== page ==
This blog started way back in 2010 – and I’ve gone back and compiled the top ten most popular blog posts over the last eight years. There are some that are no longer top scoring on the views front – but might interest those of you who have begun to follow The Templar Knight more recently.
So – without further ado – the top ten Templar blog posts of all time!
In reverse order starting with number 10:
There are many theories about what the Knights Templar may have been looking for under the Temple of Solomon in Jerusalem. Now, a sceptic would answer – nothing at all, it’s all made up conspiracy theory stuff. Others believe the Templars were seeking the Ark of the Covenant, buried by the Jews when the Babylonians destroyed the first temple.
Then there is the belief that the Knights Templar had been initiated into the secretive rites of the Jewish Kabbalah – a kind of mix of religion and magic. They knew that their were Kabbalah-related artefacts under the Temple of Solomon, where the knights deliberately chose to be headquartered. The knowledge of the Kabbalah would allow them to converse directly with the divine and possibly attain great power.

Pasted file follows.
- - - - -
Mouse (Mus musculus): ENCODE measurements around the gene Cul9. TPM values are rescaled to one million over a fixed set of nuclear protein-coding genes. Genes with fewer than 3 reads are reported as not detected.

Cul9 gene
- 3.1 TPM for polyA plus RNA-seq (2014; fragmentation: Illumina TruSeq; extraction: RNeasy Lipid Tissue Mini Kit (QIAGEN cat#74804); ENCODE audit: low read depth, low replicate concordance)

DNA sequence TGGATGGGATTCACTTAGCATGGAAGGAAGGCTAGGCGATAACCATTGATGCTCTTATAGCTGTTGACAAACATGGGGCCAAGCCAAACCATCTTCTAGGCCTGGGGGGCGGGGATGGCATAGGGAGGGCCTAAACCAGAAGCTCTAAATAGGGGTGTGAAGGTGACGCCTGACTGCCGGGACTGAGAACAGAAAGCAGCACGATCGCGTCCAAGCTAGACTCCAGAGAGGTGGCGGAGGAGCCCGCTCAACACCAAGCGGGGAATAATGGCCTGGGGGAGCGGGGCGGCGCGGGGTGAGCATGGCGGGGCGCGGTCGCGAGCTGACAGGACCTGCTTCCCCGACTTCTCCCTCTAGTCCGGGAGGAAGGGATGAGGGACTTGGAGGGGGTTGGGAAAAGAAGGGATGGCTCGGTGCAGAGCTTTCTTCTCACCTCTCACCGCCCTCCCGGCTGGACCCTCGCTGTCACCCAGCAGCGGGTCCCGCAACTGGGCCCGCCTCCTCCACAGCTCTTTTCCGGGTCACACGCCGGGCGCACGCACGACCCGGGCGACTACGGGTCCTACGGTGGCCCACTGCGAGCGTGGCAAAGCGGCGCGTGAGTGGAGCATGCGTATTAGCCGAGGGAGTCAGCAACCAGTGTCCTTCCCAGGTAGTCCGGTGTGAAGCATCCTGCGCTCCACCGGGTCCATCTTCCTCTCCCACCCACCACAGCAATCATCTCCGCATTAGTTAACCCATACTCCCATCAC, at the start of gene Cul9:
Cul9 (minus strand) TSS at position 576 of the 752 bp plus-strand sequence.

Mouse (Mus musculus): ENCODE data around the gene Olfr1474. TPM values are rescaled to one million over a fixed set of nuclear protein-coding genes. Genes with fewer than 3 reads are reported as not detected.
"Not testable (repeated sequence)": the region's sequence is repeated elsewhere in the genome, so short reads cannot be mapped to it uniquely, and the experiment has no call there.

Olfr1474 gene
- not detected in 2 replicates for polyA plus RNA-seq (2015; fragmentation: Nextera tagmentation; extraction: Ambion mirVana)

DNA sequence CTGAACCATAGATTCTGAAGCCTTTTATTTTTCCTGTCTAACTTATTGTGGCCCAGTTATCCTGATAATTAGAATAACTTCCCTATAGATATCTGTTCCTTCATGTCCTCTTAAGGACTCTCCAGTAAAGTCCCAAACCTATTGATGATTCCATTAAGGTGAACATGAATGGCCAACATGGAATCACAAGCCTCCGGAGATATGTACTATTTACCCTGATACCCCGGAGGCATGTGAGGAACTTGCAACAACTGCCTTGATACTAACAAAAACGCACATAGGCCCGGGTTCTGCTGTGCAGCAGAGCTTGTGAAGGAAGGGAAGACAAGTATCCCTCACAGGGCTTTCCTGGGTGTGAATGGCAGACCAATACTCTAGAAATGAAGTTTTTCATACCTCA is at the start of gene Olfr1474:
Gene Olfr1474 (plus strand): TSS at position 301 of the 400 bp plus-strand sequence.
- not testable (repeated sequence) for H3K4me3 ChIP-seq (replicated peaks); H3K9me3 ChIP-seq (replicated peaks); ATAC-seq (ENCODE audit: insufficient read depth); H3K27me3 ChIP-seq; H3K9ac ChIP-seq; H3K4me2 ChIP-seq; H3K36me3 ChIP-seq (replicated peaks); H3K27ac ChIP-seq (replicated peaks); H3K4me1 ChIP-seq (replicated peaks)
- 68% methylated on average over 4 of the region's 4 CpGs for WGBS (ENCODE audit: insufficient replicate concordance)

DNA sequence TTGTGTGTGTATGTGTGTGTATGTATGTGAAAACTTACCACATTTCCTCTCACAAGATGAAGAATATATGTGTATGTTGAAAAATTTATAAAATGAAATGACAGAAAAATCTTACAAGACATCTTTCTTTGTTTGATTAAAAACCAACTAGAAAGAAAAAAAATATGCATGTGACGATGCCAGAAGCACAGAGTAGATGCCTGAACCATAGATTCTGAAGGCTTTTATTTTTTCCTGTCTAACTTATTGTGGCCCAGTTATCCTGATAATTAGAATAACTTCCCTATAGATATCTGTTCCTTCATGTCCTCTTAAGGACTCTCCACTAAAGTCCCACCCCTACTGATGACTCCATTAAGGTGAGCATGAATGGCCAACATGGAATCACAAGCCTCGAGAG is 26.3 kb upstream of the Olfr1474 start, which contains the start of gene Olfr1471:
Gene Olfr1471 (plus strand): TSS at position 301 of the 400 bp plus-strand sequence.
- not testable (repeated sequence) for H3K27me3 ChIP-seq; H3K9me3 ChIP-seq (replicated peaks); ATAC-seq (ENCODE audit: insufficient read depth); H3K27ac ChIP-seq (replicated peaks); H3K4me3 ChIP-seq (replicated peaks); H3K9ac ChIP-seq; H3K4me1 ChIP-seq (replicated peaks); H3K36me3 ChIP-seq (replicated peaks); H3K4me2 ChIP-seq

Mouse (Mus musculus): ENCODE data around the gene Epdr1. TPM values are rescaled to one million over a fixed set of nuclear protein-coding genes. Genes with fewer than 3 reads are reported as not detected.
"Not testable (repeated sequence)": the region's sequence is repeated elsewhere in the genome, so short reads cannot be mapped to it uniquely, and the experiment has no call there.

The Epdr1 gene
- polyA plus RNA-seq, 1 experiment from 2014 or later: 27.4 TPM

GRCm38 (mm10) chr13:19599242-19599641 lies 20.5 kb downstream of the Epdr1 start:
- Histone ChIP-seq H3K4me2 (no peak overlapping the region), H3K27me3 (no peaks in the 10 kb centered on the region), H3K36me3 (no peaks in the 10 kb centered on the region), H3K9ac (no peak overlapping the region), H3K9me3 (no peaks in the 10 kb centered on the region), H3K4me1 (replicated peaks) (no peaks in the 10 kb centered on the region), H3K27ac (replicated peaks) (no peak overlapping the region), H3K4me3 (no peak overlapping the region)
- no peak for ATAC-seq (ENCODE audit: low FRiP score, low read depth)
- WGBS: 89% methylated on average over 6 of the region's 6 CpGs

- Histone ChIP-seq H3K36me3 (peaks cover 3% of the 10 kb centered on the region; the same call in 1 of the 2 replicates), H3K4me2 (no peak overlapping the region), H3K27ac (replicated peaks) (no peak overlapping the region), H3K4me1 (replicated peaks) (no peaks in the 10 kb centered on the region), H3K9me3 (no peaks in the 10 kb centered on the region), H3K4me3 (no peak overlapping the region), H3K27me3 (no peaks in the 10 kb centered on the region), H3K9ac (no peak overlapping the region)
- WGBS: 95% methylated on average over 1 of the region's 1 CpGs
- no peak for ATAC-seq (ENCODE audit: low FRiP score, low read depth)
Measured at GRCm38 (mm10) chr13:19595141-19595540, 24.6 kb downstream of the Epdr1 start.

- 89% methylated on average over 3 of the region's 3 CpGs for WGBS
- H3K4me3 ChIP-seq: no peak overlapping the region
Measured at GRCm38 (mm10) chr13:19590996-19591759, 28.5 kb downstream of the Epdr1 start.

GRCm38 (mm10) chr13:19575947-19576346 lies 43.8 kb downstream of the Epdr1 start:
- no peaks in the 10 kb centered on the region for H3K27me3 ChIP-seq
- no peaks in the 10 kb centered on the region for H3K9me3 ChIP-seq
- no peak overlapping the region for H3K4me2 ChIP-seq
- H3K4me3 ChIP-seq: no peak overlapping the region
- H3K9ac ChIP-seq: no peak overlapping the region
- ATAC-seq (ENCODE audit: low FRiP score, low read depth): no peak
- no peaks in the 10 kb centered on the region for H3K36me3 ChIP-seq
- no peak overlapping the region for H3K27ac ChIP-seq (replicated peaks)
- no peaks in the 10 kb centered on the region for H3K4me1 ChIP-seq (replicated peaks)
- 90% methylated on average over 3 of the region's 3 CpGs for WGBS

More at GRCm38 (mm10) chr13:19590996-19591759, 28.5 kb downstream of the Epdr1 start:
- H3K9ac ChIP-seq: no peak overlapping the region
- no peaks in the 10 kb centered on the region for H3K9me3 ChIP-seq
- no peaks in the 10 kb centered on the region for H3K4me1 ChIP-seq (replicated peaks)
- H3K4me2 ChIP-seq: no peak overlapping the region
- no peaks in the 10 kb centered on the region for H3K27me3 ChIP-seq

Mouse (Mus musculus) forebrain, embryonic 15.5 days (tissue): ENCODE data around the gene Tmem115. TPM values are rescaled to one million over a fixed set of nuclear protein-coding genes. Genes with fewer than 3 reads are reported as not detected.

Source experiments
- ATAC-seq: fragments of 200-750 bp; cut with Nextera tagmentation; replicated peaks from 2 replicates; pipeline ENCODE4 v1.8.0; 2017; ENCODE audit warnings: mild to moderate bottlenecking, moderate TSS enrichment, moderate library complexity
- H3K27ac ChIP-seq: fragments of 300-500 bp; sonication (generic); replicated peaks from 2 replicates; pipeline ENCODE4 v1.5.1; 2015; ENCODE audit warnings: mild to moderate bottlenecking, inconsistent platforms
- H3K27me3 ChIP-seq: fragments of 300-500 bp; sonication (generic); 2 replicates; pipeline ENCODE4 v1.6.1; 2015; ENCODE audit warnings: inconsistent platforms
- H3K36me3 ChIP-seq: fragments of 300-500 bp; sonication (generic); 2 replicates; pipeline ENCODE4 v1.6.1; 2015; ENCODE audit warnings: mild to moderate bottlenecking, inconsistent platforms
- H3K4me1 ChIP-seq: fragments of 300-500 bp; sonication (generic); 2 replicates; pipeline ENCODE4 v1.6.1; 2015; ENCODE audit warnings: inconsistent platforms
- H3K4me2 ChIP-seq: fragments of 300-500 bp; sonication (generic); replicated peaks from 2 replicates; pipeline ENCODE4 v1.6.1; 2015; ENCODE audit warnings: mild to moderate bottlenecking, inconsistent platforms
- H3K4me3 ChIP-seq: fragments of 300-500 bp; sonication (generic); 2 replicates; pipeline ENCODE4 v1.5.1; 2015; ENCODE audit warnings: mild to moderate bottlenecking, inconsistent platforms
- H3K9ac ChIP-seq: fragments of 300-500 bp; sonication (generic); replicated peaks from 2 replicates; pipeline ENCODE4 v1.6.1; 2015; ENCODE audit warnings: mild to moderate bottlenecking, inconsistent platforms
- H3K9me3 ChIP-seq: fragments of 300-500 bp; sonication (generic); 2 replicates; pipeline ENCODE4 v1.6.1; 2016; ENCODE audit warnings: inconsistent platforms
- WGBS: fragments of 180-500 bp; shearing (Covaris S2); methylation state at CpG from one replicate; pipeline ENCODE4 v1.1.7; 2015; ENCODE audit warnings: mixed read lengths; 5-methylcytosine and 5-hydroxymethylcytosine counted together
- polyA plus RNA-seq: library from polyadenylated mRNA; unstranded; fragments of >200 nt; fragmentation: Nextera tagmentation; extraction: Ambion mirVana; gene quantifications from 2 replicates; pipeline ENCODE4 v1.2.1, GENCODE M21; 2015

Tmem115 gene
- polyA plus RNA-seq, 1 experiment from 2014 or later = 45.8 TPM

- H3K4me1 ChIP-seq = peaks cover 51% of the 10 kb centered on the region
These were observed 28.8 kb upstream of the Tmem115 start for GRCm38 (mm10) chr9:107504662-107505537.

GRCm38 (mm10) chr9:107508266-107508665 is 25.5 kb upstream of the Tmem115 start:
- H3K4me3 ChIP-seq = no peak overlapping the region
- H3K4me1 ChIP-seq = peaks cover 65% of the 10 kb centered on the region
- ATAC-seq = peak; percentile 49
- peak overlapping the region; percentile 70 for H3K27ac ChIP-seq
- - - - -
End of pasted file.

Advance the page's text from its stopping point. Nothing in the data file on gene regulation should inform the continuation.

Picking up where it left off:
You really liked this blog post about all those medieval saints who had their halos removed by the Catholic church in the 1960s. Famous and revered saints like Christopher (pictured here), Barbara and Nicholas (yes, Santa Claus) were de-sainted by the church during modernising reforms fifty years ago.
Why? Well, according to the Vatican – there was simply no evidence to support the existence of these individuals let alone whether they performed verifiable miracles. This clearly came as a rude surprise for many of you!
Being Jewish in the Middle Ages meant a precarious existence. There were periods where Jewish communities enjoyed royal protection but equally, kings were not averse to instigating violence against their Jewish subjects – especially if they were hard up for money.
The crusades often began with deranged mob violence against Jewish neighbourhoods. The Jews found themselves treated as crypto-Saracens – secretly in league with the enemies of Christianity.
Complete rubbish but didn’t stop populist demagogues stoking up hate. What often spurred the mob forward were totally unfounded rumours that Jewish people killed Christian children in their rituals – the so-called “blood libel”. Hard to believe such lurid nonsense was taken seriously.
I examined whether the Knights Templar and the Jews in the Middle Ages ever helped each other out.
Staggeringly popular blog post on Saint Pantaleon – the saint of the lottery!
He was a doctor who reportedly attended to the Roman emperor in the fourth century after Christ. Told he would be executed if he continued to be a Christian, Pantaleon chose martyrdom. And his manner of death involved every kind of cruelty imaginable. How or why he ended up being the saint of the lottery is a mystery to me!
The king of all Templar mysteries! Why did the Knights Templar insist on being based in a building widely believed in the 12th century to be on top of the ancient Temple of Solomon? Were they digging underneath to discover sacred treasure that would give them immense power and knowledge?